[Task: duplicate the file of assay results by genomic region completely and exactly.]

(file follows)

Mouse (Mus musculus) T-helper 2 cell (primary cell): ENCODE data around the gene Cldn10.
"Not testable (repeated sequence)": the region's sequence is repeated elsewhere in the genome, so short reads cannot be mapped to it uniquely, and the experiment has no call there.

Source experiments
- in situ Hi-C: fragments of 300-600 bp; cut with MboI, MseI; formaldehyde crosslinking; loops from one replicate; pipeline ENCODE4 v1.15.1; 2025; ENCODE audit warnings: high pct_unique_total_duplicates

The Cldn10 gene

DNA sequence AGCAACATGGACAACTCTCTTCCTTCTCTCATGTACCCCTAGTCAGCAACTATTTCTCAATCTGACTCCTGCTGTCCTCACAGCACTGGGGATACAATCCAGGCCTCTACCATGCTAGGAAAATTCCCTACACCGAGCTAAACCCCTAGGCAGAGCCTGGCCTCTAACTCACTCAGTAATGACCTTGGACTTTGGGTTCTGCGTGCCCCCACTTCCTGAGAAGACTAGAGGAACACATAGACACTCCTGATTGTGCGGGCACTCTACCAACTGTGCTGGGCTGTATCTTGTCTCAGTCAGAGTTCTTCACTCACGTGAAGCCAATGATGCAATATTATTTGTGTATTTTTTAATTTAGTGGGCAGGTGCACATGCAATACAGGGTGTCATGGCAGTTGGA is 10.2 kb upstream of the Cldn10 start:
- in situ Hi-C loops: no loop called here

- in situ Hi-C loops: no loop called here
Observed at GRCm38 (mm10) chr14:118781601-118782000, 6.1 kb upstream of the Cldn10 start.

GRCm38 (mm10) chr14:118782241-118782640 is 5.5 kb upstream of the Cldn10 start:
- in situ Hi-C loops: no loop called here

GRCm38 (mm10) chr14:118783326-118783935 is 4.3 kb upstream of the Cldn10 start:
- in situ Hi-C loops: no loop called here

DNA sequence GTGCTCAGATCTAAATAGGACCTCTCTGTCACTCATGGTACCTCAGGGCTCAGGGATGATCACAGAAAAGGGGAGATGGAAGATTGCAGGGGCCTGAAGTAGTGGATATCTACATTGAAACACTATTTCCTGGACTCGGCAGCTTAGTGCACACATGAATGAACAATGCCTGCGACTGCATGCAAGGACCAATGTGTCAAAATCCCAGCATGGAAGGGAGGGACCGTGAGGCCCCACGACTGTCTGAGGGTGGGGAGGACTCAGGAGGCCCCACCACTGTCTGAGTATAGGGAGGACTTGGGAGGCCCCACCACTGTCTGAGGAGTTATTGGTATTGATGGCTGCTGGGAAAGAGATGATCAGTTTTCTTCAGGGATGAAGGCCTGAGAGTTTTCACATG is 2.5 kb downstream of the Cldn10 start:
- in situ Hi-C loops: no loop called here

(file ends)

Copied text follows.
Mouse (Mus musculus) T-helper 2 cell (primary cell): ENCODE data around the gene Cldn10.
"Not testable (repeated sequence)": the region's sequence is repeated elsewhere in the genome, so short reads cannot be mapped to it uniquely, and the experiment has no call there.

Source experiments
- in situ Hi-C: fragments of 300-600 bp; cut with MboI, MseI; formaldehyde crosslinking; loops from one replicate; pipeline ENCODE4 v1.15.1; 2025; ENCODE audit warnings: high pct_unique_total_duplicates

The Cldn10 gene

DNA sequence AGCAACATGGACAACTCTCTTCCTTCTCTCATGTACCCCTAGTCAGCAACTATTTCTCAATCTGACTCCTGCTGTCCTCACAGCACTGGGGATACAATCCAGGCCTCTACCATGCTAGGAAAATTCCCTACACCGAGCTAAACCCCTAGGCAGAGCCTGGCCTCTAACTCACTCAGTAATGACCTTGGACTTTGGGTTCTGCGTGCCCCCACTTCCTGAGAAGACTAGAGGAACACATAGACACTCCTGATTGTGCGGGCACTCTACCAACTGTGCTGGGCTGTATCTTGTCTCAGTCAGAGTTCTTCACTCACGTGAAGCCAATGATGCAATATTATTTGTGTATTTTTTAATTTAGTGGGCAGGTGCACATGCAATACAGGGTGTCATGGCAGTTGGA is 10.2 kb upstream of the Cldn10 start:
- in situ Hi-C loops: no loop called here

- in situ Hi-C loops: no loop called here
Observed at GRCm38 (mm10) chr14:118781601-118782000, 6.1 kb upstream of the Cldn10 start.

GRCm38 (mm10) chr14:118782241-118782640 is 5.5 kb upstream of the Cldn10 start:
- in situ Hi-C loops: no loop called here

GRCm38 (mm10) chr14:118783326-118783935 is 4.3 kb upstream of the Cldn10 start:
- in situ Hi-C loops: no loop called here

DNA sequence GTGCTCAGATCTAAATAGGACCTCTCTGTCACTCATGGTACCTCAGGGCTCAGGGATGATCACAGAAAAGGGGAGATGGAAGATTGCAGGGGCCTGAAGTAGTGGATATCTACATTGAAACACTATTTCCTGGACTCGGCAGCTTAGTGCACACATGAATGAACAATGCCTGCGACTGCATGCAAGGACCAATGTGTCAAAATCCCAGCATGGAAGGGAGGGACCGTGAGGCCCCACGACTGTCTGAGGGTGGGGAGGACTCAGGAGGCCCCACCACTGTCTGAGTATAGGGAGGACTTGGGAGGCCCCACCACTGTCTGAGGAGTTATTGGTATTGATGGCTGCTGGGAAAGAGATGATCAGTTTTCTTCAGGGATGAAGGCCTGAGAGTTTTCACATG is 2.5 kb downstream of the Cldn10 start:
- in situ Hi-C loops: no loop called here